In Deuteronomy 12.2-3, Moses reminds Israel what had already been covenanted between God and Israel (Exodus 34.13).

Deuteronomy 12.4 serves as the transition point. Moses again tells Israel that they are not permitted to conduct their worship as the previous inhabitants had done, which is not a direct accusation against the previous inhabitants, but it is a direct prohibition to Israel. Israel is not permitted to have multiple gods to which they serve (Exodus 20.3-5a, 34.14a).

Since Israel is not permitted to have multiple gods, Israel is also not permitted multiple worship centers. Israel is to have one God and one worship center, becoming an experiential, practical, and spiritual contrast to the previous inhabitants and the other nations.

With that in mind, Israel was to look to Jehovah, letting Jehovah establish the site at which Jehovah would permit the center for worship.

Moses is telling Israel that Jehovah has the right to declare the location for the worship place, and that Jehovah will establish that place, but that it would be chosen from amongst the tribes.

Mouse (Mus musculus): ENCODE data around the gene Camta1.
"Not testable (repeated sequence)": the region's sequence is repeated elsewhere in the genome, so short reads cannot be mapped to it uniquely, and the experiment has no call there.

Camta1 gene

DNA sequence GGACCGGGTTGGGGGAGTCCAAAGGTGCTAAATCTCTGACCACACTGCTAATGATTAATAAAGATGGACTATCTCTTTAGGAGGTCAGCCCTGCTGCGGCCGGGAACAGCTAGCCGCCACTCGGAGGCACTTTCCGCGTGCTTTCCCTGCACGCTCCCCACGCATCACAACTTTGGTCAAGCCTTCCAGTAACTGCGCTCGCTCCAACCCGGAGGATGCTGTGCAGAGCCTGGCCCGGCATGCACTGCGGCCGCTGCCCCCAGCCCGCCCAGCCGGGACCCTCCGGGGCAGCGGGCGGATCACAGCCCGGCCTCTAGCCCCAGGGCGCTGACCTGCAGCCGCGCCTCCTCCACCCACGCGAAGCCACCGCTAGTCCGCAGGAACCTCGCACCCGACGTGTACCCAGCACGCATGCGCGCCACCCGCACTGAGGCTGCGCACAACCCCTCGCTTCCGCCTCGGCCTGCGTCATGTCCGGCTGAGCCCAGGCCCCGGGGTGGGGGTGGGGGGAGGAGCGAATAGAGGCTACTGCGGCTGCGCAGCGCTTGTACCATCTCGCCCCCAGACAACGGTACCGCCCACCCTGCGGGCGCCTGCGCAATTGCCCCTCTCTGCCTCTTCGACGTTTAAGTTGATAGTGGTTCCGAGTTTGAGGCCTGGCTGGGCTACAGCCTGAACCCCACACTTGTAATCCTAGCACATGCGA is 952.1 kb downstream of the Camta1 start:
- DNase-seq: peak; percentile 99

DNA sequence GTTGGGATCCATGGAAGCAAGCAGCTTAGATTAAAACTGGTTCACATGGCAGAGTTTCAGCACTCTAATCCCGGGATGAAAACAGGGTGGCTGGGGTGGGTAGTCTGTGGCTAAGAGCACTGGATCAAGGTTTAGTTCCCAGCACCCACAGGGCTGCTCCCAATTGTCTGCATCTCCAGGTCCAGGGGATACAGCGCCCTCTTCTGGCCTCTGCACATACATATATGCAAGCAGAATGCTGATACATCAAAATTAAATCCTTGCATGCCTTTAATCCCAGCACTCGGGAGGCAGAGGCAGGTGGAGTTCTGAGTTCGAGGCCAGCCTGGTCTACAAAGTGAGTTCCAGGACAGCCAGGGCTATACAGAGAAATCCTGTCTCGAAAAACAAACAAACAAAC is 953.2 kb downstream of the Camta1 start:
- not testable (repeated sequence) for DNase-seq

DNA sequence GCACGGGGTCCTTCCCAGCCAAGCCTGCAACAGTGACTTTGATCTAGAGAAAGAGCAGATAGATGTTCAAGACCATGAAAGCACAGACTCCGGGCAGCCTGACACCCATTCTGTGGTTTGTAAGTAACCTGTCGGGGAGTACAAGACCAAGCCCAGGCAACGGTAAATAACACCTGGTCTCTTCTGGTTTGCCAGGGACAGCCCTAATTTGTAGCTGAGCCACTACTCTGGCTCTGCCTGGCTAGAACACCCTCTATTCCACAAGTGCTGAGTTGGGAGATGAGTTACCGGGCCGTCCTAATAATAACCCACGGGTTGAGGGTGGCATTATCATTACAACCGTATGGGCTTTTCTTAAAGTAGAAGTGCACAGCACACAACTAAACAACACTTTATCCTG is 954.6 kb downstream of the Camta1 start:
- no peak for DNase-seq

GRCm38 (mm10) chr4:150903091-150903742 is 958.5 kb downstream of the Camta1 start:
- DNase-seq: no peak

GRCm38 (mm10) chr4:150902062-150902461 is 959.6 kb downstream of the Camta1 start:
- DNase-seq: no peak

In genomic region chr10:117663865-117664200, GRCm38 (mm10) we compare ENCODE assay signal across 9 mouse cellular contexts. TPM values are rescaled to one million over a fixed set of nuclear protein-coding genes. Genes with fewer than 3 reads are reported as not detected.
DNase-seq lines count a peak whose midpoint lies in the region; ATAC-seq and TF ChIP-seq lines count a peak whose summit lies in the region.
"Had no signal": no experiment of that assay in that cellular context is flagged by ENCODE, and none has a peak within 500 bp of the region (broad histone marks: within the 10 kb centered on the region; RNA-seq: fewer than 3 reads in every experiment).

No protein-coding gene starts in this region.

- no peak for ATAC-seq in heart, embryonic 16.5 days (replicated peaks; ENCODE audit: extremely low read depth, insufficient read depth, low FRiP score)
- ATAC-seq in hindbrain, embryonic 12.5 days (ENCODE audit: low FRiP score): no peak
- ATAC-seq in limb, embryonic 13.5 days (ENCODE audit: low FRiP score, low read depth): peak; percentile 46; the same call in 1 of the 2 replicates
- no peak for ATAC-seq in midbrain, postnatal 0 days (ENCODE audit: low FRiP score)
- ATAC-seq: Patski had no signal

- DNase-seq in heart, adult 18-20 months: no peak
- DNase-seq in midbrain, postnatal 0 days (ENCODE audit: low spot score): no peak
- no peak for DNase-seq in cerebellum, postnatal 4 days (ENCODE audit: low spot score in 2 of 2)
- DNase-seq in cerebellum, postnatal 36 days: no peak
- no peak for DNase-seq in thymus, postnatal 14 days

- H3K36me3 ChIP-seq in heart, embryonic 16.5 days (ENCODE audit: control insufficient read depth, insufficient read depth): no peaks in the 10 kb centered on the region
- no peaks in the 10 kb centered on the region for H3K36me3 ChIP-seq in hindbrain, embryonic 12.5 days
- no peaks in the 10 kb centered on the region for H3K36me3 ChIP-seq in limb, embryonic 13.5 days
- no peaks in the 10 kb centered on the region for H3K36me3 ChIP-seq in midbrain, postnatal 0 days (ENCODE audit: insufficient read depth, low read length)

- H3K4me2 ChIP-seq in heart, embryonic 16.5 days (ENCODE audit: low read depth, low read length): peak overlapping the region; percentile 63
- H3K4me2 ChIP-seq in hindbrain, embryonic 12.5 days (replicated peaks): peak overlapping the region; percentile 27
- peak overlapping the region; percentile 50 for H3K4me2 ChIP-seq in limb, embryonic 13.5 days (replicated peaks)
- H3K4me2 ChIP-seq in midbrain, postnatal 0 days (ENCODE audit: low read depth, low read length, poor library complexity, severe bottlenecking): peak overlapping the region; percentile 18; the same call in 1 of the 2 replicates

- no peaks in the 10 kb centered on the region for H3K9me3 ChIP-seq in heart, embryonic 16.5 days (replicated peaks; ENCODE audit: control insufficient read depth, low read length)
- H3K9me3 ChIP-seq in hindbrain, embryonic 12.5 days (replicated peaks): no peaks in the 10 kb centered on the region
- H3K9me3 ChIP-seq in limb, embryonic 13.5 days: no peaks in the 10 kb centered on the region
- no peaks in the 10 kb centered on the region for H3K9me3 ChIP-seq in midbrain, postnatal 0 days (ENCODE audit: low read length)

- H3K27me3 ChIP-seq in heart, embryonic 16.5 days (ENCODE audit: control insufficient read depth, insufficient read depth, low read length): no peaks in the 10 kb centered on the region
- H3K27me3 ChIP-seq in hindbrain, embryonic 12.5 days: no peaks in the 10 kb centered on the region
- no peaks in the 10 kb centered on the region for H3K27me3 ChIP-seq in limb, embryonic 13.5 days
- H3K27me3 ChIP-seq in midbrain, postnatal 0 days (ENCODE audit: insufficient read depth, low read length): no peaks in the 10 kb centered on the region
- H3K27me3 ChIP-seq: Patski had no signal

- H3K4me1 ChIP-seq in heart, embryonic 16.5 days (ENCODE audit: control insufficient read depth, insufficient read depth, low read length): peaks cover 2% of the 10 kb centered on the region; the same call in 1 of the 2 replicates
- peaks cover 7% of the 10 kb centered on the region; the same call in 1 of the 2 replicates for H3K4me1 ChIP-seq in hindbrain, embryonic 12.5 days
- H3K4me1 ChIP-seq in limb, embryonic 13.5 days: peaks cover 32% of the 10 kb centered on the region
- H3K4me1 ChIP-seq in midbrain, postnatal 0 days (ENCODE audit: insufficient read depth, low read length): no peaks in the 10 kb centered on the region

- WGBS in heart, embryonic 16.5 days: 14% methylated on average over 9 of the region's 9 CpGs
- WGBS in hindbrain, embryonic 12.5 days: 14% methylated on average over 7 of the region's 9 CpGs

The interesting issue is that early Israel, the days of Moses, the days of Joshua, and the days of the Judges, all experienced national life with the tabernacle, even Samuel, along with King Saul, King David, and King Solomon experienced life with the Tabernacle.

But beginning with Solomon’s reign the Temple became prominent, replacing the Tabernacle.

In the early conquest days of Joshua, it seems the main location of the Tabernacle was Gilgal (Joshua 5.8-11).

At the close of the conquest, the Tabernacle was assembled at Shiloh (Joshua 18.1, 19.51), which is in the territory belonging to the tribe of Ephraim, from whom Joshua was descended (Numbers 13.8, 13.16).

Additionally, it appears that the Tabernacle might have been located in Bethel during the days of Phinehas, who was Aaron’s grandson (Judges 20.26-28a).

However, at some point the story of the Ark of the Covenant and the Tabernacle seem to separate, where the Ark has its own travels and eventually winds up in the city of David, known as Jerusalem (2 Samuel 6.16-19).